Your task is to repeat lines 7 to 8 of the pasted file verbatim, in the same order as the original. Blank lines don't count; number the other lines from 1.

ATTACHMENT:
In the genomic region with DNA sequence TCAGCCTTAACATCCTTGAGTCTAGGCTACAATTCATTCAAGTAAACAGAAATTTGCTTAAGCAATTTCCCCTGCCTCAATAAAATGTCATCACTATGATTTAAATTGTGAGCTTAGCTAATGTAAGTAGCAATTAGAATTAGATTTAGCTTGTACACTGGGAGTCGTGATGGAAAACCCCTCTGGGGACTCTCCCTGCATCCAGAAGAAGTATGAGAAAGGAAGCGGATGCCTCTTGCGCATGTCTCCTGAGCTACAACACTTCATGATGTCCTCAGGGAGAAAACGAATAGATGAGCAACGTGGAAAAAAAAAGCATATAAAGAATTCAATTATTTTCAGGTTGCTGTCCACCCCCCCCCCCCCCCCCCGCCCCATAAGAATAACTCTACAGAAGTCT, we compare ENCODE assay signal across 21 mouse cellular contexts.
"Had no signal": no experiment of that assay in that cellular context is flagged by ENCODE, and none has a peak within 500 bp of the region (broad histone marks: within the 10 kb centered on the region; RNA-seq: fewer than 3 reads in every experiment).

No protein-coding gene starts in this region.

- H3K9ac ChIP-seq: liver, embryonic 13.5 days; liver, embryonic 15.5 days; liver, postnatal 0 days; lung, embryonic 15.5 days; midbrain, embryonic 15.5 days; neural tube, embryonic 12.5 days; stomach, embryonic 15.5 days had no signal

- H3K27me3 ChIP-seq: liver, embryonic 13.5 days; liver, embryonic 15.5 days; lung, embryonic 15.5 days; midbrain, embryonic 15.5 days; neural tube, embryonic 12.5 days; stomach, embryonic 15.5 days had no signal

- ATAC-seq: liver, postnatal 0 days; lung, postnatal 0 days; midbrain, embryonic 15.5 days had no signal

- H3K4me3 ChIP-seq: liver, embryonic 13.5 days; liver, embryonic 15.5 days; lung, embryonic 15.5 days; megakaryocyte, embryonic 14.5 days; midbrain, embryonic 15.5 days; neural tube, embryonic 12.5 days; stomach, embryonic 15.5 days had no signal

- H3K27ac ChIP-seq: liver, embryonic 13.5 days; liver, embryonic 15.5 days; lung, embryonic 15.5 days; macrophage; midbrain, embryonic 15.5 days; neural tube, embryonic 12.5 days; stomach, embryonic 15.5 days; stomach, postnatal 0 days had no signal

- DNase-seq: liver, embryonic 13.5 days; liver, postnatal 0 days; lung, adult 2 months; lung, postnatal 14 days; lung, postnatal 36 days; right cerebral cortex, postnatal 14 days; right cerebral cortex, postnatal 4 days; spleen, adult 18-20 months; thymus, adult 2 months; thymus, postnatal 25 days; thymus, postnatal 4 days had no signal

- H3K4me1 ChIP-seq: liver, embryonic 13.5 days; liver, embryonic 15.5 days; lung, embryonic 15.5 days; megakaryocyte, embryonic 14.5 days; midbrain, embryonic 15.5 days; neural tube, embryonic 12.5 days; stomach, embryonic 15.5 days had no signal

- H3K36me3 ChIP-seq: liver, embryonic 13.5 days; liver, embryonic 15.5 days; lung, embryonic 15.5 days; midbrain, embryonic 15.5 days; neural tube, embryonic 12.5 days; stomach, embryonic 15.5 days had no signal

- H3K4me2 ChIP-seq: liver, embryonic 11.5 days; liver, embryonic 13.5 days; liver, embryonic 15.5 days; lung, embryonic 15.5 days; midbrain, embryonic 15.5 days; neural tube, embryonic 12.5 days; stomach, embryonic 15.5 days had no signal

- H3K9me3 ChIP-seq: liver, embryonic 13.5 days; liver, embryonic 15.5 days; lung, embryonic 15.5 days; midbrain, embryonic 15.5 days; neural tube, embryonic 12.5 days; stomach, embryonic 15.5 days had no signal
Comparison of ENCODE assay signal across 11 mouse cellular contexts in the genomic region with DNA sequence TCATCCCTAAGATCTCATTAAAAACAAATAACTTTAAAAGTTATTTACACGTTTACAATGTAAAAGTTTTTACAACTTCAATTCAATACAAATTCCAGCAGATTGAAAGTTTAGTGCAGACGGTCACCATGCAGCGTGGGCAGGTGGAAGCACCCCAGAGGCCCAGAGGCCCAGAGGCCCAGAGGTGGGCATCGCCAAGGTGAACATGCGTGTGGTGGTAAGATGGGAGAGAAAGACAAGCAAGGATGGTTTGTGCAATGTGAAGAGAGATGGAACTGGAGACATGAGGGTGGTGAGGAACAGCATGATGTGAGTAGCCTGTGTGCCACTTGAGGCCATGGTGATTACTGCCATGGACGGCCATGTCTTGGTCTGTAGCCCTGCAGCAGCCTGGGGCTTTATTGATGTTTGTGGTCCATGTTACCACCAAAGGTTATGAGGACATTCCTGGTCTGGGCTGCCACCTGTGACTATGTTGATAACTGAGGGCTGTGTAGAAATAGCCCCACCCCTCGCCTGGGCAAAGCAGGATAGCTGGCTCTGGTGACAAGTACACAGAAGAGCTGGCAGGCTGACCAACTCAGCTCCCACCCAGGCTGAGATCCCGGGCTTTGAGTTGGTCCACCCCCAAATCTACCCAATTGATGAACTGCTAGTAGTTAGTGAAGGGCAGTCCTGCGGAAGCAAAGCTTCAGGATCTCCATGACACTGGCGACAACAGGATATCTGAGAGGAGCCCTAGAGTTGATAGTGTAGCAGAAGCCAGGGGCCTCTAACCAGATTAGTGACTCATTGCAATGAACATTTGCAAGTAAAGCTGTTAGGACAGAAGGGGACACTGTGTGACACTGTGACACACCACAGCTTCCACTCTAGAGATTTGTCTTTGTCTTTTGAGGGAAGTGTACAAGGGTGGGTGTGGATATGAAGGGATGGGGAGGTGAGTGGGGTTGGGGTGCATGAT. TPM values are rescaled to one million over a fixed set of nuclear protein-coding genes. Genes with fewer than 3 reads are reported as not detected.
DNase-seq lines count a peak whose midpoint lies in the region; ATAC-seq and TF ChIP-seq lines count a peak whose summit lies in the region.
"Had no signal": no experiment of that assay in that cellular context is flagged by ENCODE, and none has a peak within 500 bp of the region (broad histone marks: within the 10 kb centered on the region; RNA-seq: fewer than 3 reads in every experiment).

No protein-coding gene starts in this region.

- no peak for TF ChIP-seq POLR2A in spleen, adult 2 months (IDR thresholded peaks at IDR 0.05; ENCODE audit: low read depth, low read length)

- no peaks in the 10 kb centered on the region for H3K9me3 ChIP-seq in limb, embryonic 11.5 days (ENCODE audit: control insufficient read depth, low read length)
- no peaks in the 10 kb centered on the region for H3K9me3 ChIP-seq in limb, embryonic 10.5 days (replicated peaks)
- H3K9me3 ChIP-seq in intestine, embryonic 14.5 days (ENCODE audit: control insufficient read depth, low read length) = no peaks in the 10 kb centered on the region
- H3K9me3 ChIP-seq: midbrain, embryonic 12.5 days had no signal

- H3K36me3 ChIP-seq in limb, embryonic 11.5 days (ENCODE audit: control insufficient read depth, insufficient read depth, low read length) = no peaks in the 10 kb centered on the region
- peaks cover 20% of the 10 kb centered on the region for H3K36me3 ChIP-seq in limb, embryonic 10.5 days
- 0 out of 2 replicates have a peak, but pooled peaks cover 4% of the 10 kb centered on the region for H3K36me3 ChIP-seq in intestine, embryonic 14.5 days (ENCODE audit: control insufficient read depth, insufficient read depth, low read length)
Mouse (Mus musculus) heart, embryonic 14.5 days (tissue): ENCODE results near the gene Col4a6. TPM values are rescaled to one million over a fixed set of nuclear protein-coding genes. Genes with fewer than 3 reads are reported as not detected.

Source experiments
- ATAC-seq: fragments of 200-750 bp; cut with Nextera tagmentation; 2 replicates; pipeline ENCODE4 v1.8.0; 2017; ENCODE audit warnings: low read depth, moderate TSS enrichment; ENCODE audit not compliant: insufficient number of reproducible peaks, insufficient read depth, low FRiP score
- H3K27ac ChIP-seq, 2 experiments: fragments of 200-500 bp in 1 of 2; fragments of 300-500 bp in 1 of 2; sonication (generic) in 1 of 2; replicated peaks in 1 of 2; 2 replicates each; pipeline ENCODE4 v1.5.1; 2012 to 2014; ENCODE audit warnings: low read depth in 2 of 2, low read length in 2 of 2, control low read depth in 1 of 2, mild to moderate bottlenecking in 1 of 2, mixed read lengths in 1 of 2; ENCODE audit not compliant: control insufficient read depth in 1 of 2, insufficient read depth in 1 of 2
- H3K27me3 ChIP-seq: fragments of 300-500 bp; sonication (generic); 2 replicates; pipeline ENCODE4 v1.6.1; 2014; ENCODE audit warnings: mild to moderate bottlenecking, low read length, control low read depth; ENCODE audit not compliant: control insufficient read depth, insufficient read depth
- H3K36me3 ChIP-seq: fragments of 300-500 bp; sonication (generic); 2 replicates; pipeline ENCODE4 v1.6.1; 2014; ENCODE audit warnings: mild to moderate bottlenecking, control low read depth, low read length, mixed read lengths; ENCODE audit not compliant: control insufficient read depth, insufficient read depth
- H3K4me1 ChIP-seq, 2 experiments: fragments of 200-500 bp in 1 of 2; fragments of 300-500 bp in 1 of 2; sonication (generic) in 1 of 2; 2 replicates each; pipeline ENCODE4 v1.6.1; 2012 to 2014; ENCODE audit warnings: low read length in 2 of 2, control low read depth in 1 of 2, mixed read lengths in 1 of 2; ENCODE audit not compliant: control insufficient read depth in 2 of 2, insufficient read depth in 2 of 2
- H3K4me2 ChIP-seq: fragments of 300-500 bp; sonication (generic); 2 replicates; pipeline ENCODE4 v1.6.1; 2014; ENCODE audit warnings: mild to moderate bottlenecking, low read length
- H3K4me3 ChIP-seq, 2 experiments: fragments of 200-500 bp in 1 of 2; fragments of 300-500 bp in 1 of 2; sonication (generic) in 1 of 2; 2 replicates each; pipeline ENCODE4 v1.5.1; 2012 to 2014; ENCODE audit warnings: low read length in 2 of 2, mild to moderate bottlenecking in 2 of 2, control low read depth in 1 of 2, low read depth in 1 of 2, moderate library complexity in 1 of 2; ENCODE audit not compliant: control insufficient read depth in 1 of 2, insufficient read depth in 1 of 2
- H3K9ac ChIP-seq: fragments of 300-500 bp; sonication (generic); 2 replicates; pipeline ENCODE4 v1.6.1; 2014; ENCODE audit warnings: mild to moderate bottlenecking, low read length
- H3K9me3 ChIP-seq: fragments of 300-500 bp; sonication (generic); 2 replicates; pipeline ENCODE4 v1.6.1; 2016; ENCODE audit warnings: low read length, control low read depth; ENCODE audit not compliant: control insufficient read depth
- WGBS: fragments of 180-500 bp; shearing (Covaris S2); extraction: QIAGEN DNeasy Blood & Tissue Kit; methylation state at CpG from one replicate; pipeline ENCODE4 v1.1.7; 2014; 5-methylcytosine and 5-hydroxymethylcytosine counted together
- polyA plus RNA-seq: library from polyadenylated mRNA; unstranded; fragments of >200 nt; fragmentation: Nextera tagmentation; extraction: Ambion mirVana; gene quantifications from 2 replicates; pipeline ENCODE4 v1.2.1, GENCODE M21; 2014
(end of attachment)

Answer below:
- H3K4me3 ChIP-seq: liver, embryonic 13.5 days; liver, embryonic 15.5 days; lung, embryonic 15.5 days; megakaryocyte, embryonic 14.5 days; midbrain, embryonic 15.5 days; neural tube, embryonic 12.5 days; stomach, embryonic 15.5 days had no signal

- H3K27ac ChIP-seq: liver, embryonic 13.5 days; liver, embryonic 15.5 days; lung, embryonic 15.5 days; macrophage; midbrain, embryonic 15.5 days; neural tube, embryonic 12.5 days; stomach, embryonic 15.5 days; stomach, postnatal 0 days had no signal